Children’s Savings Accounts

When you file for chapter 7 or chapter 13 bankruptcy, you must disclose all your assets, debts, and liabilities to the bankruptcy court. However, the court usually doesn’t make distinctions between your property and the property of your minor children. Therefore, in order to save your children’s assets (such as savings accounts) from seizure in a bankruptcy filing, you must structure them in a way that will enable you to prove that they are the sole property of your children. One way to accomplish this is to open your children’s bank accounts under either the Uniform Gifts to Minors Act (UGMA) or the Uniform Transfers to Minors Act (UTMA). However, if you are seriously contemplating bankruptcy or have already filed for bankruptcy, you shouldn’t take any actions related to your children’s savings accounts without first consulting with an experienced Milwaukee bankruptcy attorney. 

Contact a Milwaukee Bankruptcy Lawyer 

If you need a fresh financial start in Milwaukee, you should contact an experienced Milwaukee bankruptcy lawyer as soon as possible. At Hanson & Payne, our experienced bankruptcy attorneys offer bankruptcy and debt negotiation services to individuals throughout southeast Wisconsin. Therefore, if you’re ready to explore your options with an experienced bankruptcy professional, please contact our office today to schedule a free consultation.

Will Bankruptcy Affect My Retirement Accounts?

People often worry that they’ll lose everything in bankruptcy. Nothing could be further from the truth. In fact, bankruptcy allows filers to keep many of their assets, including their retirement accounts. However, a few limitations do exist. In this article, we discuss the effect that bankruptcy can have on retirement accounts and pensions.

You Get to Keep Most Retirement Accounts in Bankruptcy

Bankruptcy exemptions allow filers to keep certain property. Common exemptions include one’s home, car, and household belongings. In addition, nearly all ERISA-qualified retirement accounts and pension plan funds are exempt from bankruptcy. 

Chapter 7 Bankruptcy

If you file for Chapter 7 bankruptcy, you may lose some of your property. However, your retirement funds should be safe due to federal and state laws.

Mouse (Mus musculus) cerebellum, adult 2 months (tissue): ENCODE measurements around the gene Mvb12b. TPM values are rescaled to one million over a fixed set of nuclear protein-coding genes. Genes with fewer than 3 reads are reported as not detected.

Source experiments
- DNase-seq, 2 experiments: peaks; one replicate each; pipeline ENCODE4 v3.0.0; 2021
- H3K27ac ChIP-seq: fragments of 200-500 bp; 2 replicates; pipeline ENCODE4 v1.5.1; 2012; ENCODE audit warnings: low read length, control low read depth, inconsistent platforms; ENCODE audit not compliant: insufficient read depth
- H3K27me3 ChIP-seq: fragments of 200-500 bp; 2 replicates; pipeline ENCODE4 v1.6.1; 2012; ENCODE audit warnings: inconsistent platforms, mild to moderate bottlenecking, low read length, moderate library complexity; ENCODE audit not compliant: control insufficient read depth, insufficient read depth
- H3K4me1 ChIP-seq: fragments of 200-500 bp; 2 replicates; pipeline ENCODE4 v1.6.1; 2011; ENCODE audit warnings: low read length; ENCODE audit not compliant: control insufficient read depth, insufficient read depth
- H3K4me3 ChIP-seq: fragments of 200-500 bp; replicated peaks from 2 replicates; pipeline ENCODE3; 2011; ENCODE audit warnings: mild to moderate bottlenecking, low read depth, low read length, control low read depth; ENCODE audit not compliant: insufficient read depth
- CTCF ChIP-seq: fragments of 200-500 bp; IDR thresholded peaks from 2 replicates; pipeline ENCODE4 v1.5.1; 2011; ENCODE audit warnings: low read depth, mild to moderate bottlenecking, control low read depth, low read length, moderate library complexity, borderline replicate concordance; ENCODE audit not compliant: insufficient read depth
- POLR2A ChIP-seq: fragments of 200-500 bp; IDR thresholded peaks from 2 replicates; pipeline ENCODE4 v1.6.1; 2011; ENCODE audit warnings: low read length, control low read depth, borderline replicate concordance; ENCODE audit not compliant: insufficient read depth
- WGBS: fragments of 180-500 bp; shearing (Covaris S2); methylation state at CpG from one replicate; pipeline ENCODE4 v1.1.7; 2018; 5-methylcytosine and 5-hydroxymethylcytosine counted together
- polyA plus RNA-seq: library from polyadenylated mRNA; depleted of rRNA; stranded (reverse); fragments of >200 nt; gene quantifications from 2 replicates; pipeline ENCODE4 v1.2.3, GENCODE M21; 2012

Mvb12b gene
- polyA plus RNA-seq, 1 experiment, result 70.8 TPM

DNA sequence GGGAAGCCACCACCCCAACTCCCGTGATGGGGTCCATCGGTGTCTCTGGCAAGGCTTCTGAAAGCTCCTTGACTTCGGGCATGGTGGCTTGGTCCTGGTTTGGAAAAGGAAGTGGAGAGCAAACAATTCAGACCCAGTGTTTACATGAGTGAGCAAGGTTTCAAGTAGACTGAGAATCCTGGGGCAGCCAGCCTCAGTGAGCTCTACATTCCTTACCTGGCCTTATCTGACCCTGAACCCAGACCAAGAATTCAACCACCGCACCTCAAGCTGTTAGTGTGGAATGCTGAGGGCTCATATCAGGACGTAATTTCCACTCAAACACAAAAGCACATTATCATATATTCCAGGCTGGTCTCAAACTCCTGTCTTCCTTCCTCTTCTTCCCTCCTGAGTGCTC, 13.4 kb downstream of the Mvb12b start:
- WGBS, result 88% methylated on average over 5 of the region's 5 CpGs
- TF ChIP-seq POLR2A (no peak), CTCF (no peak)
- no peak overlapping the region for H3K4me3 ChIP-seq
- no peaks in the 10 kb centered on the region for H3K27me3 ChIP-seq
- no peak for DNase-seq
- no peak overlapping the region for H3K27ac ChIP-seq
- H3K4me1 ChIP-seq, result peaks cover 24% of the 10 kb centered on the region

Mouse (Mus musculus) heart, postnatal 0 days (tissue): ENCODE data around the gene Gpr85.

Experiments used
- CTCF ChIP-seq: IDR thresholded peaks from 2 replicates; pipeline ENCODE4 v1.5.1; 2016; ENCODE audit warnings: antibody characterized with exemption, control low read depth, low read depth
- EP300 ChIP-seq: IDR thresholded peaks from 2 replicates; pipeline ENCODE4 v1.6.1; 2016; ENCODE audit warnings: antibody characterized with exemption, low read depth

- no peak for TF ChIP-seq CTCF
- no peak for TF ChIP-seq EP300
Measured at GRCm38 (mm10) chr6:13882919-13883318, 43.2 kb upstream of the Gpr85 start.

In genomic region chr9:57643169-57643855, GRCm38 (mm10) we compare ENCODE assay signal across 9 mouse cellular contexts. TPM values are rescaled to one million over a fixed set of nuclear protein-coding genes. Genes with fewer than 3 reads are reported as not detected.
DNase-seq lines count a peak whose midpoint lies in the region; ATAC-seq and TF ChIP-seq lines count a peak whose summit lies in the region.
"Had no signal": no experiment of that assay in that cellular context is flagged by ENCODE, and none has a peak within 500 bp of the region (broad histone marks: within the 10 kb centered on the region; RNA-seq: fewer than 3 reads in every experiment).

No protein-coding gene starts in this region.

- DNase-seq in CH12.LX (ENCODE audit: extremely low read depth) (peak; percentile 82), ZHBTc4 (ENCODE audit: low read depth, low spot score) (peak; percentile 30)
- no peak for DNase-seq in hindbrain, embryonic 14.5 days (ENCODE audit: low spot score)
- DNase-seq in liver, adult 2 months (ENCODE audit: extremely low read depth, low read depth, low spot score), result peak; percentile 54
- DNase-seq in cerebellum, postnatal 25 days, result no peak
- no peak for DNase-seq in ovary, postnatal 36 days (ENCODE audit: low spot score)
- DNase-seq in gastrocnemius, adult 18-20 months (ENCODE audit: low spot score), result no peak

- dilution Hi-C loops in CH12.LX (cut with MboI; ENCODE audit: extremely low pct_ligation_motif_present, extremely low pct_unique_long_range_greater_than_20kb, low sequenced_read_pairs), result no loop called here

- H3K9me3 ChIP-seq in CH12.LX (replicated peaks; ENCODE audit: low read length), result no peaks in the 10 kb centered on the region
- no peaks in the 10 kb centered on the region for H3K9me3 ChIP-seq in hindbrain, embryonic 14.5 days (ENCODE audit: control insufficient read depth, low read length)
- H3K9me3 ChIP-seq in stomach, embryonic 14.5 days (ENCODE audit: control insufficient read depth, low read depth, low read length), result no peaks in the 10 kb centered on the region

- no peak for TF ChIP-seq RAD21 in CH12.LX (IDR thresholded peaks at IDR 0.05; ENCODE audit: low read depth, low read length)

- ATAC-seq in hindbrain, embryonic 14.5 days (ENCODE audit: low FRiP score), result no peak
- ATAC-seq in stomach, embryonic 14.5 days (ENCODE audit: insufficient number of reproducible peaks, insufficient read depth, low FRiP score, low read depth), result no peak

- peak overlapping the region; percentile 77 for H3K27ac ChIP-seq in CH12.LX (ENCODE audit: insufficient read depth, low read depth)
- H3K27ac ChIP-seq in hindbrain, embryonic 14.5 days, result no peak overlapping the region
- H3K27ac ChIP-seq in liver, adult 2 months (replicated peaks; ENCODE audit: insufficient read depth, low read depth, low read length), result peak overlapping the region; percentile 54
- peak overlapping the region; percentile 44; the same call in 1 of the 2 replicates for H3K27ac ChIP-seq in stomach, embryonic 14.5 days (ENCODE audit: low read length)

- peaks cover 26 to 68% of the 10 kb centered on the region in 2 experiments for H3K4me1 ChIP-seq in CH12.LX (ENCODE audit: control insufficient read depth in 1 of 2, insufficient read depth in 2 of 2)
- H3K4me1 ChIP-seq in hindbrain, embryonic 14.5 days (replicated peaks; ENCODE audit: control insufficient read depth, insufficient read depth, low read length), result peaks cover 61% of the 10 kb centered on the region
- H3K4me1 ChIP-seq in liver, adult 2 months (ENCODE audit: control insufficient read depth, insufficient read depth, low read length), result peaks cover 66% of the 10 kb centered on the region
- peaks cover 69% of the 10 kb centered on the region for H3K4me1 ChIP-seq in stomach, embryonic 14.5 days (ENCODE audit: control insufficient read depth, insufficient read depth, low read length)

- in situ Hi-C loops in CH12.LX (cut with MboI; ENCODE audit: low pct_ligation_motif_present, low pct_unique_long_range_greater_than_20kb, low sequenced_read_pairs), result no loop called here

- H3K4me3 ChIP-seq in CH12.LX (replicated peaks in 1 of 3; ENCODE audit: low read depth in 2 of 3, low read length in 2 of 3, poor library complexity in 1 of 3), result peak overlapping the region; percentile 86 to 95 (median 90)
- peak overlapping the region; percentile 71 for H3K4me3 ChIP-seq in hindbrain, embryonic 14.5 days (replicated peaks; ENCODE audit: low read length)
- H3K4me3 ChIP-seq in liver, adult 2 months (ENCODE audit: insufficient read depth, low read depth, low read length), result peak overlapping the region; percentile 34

Chapter 13 Bankruptcy

If you file for Chapter 13 bankruptcy, you’ll keep your retirement accounts, and the amount of the balance won’t affect how much you are required to repay creditors in your Chapter 13 repayment plan. 

Fully Protected Retirement Accounts

Although there are a few exceptions, the exemption amounts for the following types of retirement accounts are unlimited, meaning that the entire retirement account is protected:

  • 403(b)s
  • 401(k)s
  • IRAs 
  • Keoghs
  • Money purchase plans
  • Profit-sharing plans
  • Defined-benefit plans

Traditional and Roth IRAs

For traditional IRAs and Roth IRAs, an exemption limitation exists per person. This amount is updated every year, but it is currently over one million dollars. So, if your traditional or Roth IRA exceeds this limit, the bankruptcy court can use the excess funds to pay back your creditors.

Withdrawn Retirement Benefits 

Although creditors can’t touch the funds in your retirement accounts, retirement benefits that you receive as income aren’t exempt.

Chapter 7 Bankruptcy

If you receive monthly payments from a retirement account or pension, the court will consider it income. Therefore, this amount will be included in your Chapter 7 means test qualification. In Chapter 7 bankruptcy, the bankruptcy court can’t take any retirement benefits that you need for your support, but it may be able to take amounts beyond this.

Chapter 13 Bankruptcy

With Chapter 13 bankruptcy, any retirement income you receive will be used to determine what portion of your unsecured debts you have to repay in your Chapter 13 repayment plan.

The Bottom Line

Although most of your retirement funds should be protected when you file for bankruptcy, you shouldn’t attempt to navigate the bankruptcy process alone. In order to ensure that you keep what you’re entitled to in bankruptcy, it is strongly advised that you obtain the services of an experienced bankruptcy attorney. 

Contact a Milwaukee Bankruptcy Lawyer 

If you would like to explore your bankruptcy options in Milwaukee, you should contact an experienced Milwaukee bankruptcy lawyer as soon as possible. At Hanson & Payne, our experienced bankruptcy attorneys offer bankruptcy and debt negotiation services for individuals in Milwaukee and southeast Wisconsin. So, if you’re ready to explore your options with an experienced bankruptcy professional, please contact us as soon as possible to schedule a consultation.